With this in mind, a child may be willing to risk “still” misbehaving and learn to numb themselves to the usual consequences. By having their privileges taken away, the tables are turned. A parent is then allowed the opportunity to measure whether the child has learned their lesson, and continue the non-physical punishment until they’ve seen improvements in behavior. A child having his/her privileges stripped from them is far worse than a beating; it’s like torture. A child can learn valuable lessons without the battle scars to prove it.

Having a conversation with your child, identifying what the problem is, and finding a solution is a form of therapy and is a great opportunity to bond as a family. In order for a family to come together and fix the problems from within, the parents have to come to the child with an open mind, and an open heart, and be prepared to be understanding to that child’s situation; this can only be successfully accomplished with patience, love, and care. Not everyone will have the same patience, love, and care as you do for your own child, so not everyone should be allowed to get close to your child or be that listening ear when your child needs it. As the parent, that’s your job specifically!

As a single parent, it’s common over time to date and become romantically involved with someone new, however this is a relationship that should be separate from the relationship you have with your child. The new romantic interests who come into your life have an interest in “you” and did not sign up for a relationship with your child, nor should they be given the responsibility of a mother/father unless they marry into the relationship. A child should respect authority figures, but should also have a set of morals, values, principles, and beliefs that were taught by the parents and/or caregivers in the home.

Children tend to act one way around their parents, then act another way amongst civilians; sometimes for good, sometimes for bad. In the event that a child misbehaves in public where no parent or guardian is around, there is a chance that an adult may either seek authorities to put a stop to this disturbance of the peace, or ask where to find his/her parents. They don’t have the authority to discipline the child personally, because this authority belongs to the parents and/or caregivers. This reference in responsibility is something that many “part time lovers” fail to relinquish to it’s rightful owners.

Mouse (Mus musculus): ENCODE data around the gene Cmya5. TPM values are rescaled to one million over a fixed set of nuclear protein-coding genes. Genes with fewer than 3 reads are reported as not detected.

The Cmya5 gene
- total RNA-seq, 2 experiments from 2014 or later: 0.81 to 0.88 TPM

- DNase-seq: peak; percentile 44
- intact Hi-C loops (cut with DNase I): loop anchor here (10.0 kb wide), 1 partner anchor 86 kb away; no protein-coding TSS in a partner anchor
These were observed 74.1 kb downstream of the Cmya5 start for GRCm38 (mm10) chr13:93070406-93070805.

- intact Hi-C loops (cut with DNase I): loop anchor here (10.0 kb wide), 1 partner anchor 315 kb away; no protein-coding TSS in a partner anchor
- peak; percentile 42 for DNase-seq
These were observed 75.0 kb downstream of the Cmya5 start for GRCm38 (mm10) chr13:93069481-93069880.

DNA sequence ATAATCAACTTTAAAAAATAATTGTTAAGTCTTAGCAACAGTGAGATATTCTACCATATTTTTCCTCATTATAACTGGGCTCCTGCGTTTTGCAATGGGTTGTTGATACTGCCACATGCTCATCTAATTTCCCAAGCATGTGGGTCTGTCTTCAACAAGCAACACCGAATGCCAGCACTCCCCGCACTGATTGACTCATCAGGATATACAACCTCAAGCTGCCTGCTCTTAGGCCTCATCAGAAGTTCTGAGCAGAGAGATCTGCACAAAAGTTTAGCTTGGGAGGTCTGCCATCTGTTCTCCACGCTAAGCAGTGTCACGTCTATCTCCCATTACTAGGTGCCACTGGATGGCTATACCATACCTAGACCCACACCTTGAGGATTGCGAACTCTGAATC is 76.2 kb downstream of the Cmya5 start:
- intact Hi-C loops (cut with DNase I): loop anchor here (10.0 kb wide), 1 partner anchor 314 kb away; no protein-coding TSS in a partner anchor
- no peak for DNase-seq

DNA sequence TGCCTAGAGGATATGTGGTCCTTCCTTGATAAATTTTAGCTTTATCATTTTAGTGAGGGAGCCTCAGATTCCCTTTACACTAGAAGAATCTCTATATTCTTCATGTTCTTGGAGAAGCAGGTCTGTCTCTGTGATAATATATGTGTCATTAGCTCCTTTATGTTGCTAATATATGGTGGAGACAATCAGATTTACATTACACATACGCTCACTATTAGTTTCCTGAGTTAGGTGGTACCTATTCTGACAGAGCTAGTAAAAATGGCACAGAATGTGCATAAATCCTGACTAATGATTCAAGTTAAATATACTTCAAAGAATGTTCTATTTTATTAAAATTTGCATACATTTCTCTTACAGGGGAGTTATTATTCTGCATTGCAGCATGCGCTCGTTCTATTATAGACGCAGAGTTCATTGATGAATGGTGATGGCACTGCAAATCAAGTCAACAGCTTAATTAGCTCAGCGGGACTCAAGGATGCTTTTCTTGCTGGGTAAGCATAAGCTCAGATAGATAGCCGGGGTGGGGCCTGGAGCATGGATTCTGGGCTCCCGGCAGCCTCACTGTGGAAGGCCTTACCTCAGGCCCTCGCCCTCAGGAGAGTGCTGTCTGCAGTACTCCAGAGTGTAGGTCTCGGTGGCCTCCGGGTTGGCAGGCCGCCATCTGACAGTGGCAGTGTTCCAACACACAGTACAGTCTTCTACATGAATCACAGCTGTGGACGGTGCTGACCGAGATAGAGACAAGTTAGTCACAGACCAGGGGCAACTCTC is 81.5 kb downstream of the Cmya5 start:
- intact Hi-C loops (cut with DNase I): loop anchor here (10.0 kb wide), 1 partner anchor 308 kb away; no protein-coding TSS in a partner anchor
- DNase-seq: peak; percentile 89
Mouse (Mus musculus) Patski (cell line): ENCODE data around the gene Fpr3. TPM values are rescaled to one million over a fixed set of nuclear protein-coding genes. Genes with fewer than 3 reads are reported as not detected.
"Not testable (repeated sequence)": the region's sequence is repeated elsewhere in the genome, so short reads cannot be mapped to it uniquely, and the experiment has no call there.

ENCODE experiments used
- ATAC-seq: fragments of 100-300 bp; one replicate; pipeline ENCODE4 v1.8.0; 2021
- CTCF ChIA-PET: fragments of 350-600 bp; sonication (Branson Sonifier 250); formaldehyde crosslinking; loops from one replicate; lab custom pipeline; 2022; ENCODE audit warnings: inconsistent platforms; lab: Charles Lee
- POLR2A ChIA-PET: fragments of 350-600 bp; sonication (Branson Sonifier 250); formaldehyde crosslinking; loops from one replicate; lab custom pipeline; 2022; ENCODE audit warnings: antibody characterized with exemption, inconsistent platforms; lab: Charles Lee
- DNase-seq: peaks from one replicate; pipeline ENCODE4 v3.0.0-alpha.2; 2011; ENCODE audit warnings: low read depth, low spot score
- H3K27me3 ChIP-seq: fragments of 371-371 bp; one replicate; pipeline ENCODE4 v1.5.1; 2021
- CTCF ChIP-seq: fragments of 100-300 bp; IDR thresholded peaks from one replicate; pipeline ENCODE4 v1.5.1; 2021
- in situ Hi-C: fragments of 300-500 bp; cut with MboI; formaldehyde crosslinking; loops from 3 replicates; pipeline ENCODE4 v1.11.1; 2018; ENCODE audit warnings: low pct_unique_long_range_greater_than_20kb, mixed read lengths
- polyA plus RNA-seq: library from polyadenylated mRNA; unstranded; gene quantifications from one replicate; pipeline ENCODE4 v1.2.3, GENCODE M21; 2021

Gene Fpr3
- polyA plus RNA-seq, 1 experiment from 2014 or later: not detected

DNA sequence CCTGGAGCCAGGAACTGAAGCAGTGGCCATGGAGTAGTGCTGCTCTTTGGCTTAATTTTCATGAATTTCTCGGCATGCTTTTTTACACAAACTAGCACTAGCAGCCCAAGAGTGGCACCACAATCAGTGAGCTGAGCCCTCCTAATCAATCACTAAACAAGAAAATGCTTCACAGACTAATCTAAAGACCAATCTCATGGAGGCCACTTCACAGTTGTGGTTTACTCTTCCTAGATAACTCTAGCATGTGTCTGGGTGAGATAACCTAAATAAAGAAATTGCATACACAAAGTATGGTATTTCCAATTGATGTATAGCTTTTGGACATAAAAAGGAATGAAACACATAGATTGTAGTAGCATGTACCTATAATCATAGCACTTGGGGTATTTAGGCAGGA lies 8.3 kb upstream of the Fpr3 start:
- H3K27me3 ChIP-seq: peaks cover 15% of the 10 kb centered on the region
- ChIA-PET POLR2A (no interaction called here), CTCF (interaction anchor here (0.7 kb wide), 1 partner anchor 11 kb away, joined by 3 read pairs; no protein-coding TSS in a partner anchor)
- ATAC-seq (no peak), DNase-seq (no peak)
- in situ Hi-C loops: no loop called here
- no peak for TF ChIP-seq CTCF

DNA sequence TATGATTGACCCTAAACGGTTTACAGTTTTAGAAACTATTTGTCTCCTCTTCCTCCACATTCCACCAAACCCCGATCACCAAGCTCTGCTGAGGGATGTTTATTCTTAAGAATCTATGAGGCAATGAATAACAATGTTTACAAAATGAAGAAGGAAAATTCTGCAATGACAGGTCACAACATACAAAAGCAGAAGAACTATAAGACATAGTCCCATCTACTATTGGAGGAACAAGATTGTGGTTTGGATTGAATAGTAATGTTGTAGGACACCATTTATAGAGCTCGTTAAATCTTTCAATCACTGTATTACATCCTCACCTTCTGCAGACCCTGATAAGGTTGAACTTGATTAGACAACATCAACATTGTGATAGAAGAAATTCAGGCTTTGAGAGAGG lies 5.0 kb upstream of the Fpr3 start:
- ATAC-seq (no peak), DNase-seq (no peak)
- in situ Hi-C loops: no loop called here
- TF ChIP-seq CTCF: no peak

People will come and go from your life, however, you can protect your child from witnessing this by only allowing people who prove they are interested in being a family and not just a convenience. They prove that they are in it for the long haul by taking the necessary steps of courtship, and respecting the boundaries put into play as it pertains to your child, sex, living arrangements, etc. A person who does not prove to be interested in a long term commitment/marriage should not be granted the same privileges, access, or authority as you would a husband.

The men in the family (i.e. Grandparents, uncles, cousins) should act as guides to help lead a child when the parent isn’t around. These are individuals who are loved and trusted with your offspring, and should be given the green light to correct your child’s misbehavior, because it’s done out of love and not by force. A mother should protect her child against any outside influences who don’t have their best interest at heart, or at least anyone she’s not sure of. You can never be too sure with a friend or a romantic interest, because those individuals are in your life for “you”.

As the head of the household, a “husband” trusts in God and guides his family in the right direction. With this title, he is allowed the authority to be a mentor to his step children, a father figure, and someone who offers them guidance in the absence of the biological father. Physical abuse shouldn’t be an option for the biological parents, and it certainly shouldn’t be an option for this new addition to the family (husband or not). By using your heart and mind, anyone is capable of delivering a message that is more helpful than harmful to another human being. It’s simple a matter of choice.

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Life & Relationship Coach